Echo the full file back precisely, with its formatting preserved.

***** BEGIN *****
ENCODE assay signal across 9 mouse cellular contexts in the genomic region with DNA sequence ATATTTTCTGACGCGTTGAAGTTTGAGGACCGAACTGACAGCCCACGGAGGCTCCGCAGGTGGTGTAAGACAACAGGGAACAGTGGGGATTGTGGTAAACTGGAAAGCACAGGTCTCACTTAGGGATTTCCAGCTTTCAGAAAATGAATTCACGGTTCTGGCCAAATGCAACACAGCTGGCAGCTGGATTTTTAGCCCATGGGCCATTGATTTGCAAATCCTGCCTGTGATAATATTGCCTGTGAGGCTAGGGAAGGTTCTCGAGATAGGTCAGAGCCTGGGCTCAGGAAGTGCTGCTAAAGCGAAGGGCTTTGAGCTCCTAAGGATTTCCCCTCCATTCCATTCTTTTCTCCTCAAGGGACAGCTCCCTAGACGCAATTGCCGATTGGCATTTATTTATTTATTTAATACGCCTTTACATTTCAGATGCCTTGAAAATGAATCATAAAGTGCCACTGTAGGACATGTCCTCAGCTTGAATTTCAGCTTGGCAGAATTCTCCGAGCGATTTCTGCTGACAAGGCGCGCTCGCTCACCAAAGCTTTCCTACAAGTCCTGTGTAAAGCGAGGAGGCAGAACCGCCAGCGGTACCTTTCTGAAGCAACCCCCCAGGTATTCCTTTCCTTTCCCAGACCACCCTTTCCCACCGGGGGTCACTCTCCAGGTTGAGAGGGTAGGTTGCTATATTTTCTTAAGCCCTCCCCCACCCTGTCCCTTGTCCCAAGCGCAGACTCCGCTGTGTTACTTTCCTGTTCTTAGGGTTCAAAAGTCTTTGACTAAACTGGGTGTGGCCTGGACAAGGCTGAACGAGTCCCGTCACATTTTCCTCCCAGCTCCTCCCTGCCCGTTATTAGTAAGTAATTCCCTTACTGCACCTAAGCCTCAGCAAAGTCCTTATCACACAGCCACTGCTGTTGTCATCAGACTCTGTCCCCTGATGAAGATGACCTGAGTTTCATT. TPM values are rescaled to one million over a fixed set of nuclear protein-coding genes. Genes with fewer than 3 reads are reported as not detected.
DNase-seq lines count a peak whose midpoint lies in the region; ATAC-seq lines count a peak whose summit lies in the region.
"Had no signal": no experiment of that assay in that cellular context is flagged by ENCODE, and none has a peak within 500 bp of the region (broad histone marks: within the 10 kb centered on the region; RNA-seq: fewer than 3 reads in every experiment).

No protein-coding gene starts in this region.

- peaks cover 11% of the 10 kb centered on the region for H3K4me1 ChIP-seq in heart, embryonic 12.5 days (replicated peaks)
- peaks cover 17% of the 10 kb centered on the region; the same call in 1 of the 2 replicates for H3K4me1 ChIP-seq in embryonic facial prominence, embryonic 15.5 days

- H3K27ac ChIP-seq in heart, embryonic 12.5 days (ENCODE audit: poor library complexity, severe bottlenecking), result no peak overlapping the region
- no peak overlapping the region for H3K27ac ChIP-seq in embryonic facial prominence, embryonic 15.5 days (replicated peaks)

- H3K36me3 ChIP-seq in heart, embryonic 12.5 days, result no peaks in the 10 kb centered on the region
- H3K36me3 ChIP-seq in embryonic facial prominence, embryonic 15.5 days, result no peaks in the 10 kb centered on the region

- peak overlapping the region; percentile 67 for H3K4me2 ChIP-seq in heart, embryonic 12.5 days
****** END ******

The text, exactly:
ENCODE assay signal across 9 mouse cellular contexts in the genomic region with DNA sequence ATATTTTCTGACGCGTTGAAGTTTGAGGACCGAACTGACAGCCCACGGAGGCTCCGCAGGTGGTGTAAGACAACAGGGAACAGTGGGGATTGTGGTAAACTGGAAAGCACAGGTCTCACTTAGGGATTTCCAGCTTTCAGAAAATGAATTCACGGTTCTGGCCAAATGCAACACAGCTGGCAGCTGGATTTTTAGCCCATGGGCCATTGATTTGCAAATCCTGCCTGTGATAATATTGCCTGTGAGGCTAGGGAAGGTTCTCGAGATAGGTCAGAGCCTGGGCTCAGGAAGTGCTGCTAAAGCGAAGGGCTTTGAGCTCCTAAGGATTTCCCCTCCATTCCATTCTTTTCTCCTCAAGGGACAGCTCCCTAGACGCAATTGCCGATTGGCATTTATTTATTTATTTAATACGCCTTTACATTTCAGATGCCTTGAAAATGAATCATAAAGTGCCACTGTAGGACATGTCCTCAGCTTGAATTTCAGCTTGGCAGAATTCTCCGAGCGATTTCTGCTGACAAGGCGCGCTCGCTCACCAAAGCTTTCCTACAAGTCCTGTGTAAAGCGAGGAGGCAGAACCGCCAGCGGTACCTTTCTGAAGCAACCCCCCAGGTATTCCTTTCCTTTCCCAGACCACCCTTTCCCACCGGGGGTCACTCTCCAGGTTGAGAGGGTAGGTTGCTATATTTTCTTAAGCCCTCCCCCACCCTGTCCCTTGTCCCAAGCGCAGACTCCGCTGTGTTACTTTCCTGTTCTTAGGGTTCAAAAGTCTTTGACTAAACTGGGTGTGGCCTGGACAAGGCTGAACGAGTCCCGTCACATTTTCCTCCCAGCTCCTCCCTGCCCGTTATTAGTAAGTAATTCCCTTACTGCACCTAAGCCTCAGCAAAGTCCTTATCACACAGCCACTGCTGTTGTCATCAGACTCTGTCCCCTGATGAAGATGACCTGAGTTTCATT. TPM values are rescaled to one million over a fixed set of nuclear protein-coding genes. Genes with fewer than 3 reads are reported as not detected.
DNase-seq lines count a peak whose midpoint lies in the region; ATAC-seq lines count a peak whose summit lies in the region.
"Had no signal": no experiment of that assay in that cellular context is flagged by ENCODE, and none has a peak within 500 bp of the region (broad histone marks: within the 10 kb centered on the region; RNA-seq: fewer than 3 reads in every experiment).

No protein-coding gene starts in this region.

- peaks cover 11% of the 10 kb centered on the region for H3K4me1 ChIP-seq in heart, embryonic 12.5 days (replicated peaks)
- peaks cover 17% of the 10 kb centered on the region; the same call in 1 of the 2 replicates for H3K4me1 ChIP-seq in embryonic facial prominence, embryonic 15.5 days

- H3K27ac ChIP-seq in heart, embryonic 12.5 days (ENCODE audit: poor library complexity, severe bottlenecking), result no peak overlapping the region
- no peak overlapping the region for H3K27ac ChIP-seq in embryonic facial prominence, embryonic 15.5 days (replicated peaks)

- H3K36me3 ChIP-seq in heart, embryonic 12.5 days, result no peaks in the 10 kb centered on the region
- H3K36me3 ChIP-seq in embryonic facial prominence, embryonic 15.5 days, result no peaks in the 10 kb centered on the region

- peak overlapping the region; percentile 67 for H3K4me2 ChIP-seq in heart, embryonic 12.5 days